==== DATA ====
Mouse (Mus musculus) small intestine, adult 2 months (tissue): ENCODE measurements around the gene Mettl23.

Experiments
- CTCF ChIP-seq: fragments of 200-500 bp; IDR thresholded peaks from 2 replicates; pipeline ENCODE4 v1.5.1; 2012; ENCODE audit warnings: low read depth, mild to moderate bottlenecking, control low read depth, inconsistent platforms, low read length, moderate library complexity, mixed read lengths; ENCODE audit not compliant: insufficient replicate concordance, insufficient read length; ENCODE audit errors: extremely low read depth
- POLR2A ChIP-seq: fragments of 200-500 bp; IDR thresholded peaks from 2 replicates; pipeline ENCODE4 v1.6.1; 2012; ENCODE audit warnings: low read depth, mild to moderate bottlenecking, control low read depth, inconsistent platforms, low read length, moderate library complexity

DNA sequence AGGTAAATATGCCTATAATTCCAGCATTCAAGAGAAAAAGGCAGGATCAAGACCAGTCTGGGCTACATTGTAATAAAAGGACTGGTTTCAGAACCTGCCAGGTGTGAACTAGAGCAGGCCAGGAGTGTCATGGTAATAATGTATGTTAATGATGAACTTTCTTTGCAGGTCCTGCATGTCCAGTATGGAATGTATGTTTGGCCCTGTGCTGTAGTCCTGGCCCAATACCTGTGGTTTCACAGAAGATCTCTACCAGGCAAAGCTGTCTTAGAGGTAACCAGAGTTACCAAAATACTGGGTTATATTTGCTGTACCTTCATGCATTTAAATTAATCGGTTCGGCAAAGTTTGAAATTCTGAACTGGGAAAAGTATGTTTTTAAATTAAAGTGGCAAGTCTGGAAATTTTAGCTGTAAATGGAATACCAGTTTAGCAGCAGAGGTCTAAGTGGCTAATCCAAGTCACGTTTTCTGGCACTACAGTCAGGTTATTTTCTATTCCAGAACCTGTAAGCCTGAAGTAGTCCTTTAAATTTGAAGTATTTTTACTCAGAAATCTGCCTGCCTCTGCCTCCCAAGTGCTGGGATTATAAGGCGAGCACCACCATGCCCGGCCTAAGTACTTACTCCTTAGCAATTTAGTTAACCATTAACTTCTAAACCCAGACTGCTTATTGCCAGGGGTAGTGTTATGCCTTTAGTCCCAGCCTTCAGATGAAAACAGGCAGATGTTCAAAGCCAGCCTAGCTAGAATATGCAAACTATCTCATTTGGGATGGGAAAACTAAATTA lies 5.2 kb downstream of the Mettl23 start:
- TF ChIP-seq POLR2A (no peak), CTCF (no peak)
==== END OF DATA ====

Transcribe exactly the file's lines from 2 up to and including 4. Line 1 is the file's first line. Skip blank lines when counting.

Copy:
Experiments
- CTCF ChIP-seq: fragments of 200-500 bp; IDR thresholded peaks from 2 replicates; pipeline ENCODE4 v1.5.1; 2012; ENCODE audit warnings: low read depth, mild to moderate bottlenecking, control low read depth, inconsistent platforms, low read length, moderate library complexity, mixed read lengths; ENCODE audit not compliant: insufficient replicate concordance, insufficient read length; ENCODE audit errors: extremely low read depth
- POLR2A ChIP-seq: fragments of 200-500 bp; IDR thresholded peaks from 2 replicates; pipeline ENCODE4 v1.6.1; 2012; ENCODE audit warnings: low read depth, mild to moderate bottlenecking, control low read depth, inconsistent platforms, low read length, moderate library complexity